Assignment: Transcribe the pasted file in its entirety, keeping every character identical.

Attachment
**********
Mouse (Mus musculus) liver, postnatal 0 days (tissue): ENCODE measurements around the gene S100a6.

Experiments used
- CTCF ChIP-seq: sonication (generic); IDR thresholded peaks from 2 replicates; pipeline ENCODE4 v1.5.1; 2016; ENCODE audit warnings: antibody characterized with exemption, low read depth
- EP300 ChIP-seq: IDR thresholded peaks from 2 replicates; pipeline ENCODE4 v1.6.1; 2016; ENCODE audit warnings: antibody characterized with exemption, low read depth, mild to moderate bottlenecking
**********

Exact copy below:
Mouse (Mus musculus) liver, postnatal 0 days (tissue): ENCODE measurements around the gene S100a6.

Experiments used
- CTCF ChIP-seq: sonication (generic); IDR thresholded peaks from 2 replicates; pipeline ENCODE4 v1.5.1; 2016; ENCODE audit warnings: antibody characterized with exemption, low read depth
- EP300 ChIP-seq: IDR thresholded peaks from 2 replicates; pipeline ENCODE4 v1.6.1; 2016; ENCODE audit warnings: antibody characterized with exemption, low read depth, mild to moderate bottlenecking